Encyclopedia of Personality and Individual Differences

Living Edition
| Editors: Virgil Zeigler-Hill, Todd K. Shackelford

Need for Privacy

  • Sabine Trepte
  • Philipp K. Masur
Living reference work entry

Later version available View entry history

DOI: https://doi.org/10.1007/978-3-319-28099-8_540-1

Synonyms

Definition

An individual’s need to selectively control the access of others to the individual = self with the aim of achieving a desired level of physical or psychological privacy – in other words, a form of solitude, intimacy, anonymity, or reserve.

Introduction

People want privacy under many circumstances. In fact, when people say “I want my privacy” or claim “Privacy please!” the message behind these demands can have several meanings. In one situation, it could simply mean that the person wants to be left alone. Under other circumstances, however, an individual may want to emphasize that another person is not allowed to know about a certain type of information, or the individual may want to prevent unwanted enquiries. From time to time, people seek physical or mental conditions under which they feel free from surveillance or interference by others, or...

Keywords

Private Information Social Network Site Personal Space Physical Privacy Online Medium 
These keywords were added by machine and not by the authors. This process is experimental and the keywords may be updated as the learning algorithm improves.
This is a preview of subscription content, log in to check access.

References

  1. Altman, I. (1975). The environment and social behavior: Privacy, personal space, territory, crowding. Monterey: Brooks/Cole Publishing Company.Google Scholar
  2. Błachnio, A., Przepiorka, A., Boruch, W., & Bałakier, E. (2016). Self-presentation styles, privacy, and loneliness as predictors of Facebook use in young people. Personality and Individual Differences, 94, 26–31. doi:10.1016/j.paid.2015.12.051.CrossRefGoogle Scholar
  3. Burgoon, M. (Ed.). (1982). Communication yearbook 6. Beverly Hills: Sage.Google Scholar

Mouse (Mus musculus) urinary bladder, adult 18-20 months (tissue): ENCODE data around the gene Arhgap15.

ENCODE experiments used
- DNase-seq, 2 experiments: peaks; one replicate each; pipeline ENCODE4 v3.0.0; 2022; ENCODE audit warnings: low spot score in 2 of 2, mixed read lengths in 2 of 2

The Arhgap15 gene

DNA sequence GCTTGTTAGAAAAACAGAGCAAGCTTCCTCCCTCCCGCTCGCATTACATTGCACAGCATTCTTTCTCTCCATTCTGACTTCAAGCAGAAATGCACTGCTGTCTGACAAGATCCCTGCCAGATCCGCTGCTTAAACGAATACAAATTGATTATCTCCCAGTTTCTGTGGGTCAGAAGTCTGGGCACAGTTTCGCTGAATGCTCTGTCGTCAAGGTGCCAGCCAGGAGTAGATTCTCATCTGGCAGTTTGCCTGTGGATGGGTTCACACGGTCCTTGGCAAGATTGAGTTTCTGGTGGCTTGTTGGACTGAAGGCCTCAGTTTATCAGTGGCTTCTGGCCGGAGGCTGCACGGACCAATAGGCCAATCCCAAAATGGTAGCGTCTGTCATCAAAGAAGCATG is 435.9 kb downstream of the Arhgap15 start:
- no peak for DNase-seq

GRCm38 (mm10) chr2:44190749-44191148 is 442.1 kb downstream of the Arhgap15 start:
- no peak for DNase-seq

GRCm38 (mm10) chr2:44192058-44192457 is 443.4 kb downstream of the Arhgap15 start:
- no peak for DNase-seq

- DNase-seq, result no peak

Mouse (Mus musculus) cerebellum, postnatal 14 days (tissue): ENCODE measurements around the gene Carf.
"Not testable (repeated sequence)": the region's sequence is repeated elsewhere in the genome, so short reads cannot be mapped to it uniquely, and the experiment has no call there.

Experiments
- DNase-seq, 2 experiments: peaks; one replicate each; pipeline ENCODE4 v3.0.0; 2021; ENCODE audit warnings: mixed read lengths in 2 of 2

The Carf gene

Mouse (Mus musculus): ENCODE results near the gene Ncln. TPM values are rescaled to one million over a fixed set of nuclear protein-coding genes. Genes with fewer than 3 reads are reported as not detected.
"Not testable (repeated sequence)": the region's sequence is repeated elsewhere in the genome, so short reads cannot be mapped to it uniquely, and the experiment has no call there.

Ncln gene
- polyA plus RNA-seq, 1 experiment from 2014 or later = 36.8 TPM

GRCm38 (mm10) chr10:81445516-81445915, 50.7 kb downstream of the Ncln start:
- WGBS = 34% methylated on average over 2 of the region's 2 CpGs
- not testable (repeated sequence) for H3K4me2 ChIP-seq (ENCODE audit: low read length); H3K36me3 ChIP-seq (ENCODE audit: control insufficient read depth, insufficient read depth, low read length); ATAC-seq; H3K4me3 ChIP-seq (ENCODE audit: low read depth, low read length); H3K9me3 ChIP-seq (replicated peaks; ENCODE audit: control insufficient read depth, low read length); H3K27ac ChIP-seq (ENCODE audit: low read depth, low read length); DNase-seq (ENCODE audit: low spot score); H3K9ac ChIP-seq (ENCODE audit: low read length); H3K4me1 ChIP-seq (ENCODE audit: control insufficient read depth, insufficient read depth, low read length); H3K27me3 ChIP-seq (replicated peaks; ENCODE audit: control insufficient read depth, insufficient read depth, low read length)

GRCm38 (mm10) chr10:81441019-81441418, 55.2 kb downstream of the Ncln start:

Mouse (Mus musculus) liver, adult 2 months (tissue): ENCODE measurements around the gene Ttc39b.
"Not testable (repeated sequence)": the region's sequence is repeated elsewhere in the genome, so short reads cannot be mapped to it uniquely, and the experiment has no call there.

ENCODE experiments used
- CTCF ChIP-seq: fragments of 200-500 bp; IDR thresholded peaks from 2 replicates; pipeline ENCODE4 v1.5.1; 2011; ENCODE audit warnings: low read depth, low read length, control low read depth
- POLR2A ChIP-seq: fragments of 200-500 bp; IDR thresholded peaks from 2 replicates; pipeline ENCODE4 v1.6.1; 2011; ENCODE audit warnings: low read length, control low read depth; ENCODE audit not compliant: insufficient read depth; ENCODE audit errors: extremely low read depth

4. Buss, A. (2001). Psychological dimensions of the self. Thousand Oaks: Sage.Google Scholar
  5. Doyal, L., & Gough, I. (1991). A theory of human need. Basingstoke: MacMillan.CrossRefGoogle Scholar
  6. Marshall, N. J. (1974). Dimensions of privacy preferences. Multivariate Behavioral Research, 9(3), 255–271.CrossRefPubMedGoogle Scholar
  7. Pedersen, D. M. (1979). Dimensions of privacy. Perceptual and Motor Skills, 48(3c), 1291–1297. doi:10.2466/pms.1979.48.3c.1291.CrossRefGoogle Scholar
  8. Pedersen, D. M. (1999). Model for types of privacy by privacy functions. Journal of Environmental Psychology, 19, 397–405.CrossRefGoogle Scholar
  9. Peter, J., & Valkenburg, P. M. (2011). Adolescents’ online privacy: Toward a developmental perspective. In S. Trepte & L. Reinecke (Eds.), Privacy online. Perspectives on privacy and self-disclosure in the social web (pp. 221–234). Berlin: Springer.Google Scholar
  10. Petronio, S. (2002). Boundaries of privacy. Albany: State University of New York Press.Google Scholar
  11. Trepte, S., & Masur, P. K. (2017). The Need for Privacy Questionnaire (NFP-Q). Retrieved from: https://www.uni-hohenheim.de/fileadmin/einrichtungen/psych/Dateien/Publikationen/Trepte_Masur_2017_Need_for_Privacy_Questionnaire_NFP-Q.pdf
  12. Trepte, S., & Reinecke, L. (Eds.). (2011). Privacy online. Perspectives on privacy and self-disclosure in the social web. Berlin: Springer.Google Scholar
  13. Westin, A. F. (1967). Privacy and freedom. New York: Atheneum.Google Scholar
  14. Wolfe, M., & Laufer, R. (1974). The concept of privacy in childhood and adolescence. In D. H. Carson (Series Ed.) & S. T. Margulis (Vol. Ed.), Man-environment interactions: Evaluations and applications; The state of the art in environmental design research. Privacy (pp. 29–54). Stroudsburg: Dowden, Hutchinson & Ross.Google Scholar
  15. Yao, M. Z., Rice, R. E., & Wallis, K. (2007). Predicting user concerns about online privacy. Journal of the American Society for Information Science and Technology, 58(5), 710–722. doi:10.1002/asi.20530.CrossRefGoogle Scholar

Copyright information

© Springer International Publishing AG 2017

Authors and Affiliations

  1. 1.Department of Media PsychologyUniversity of HohenheimStuttgartGermany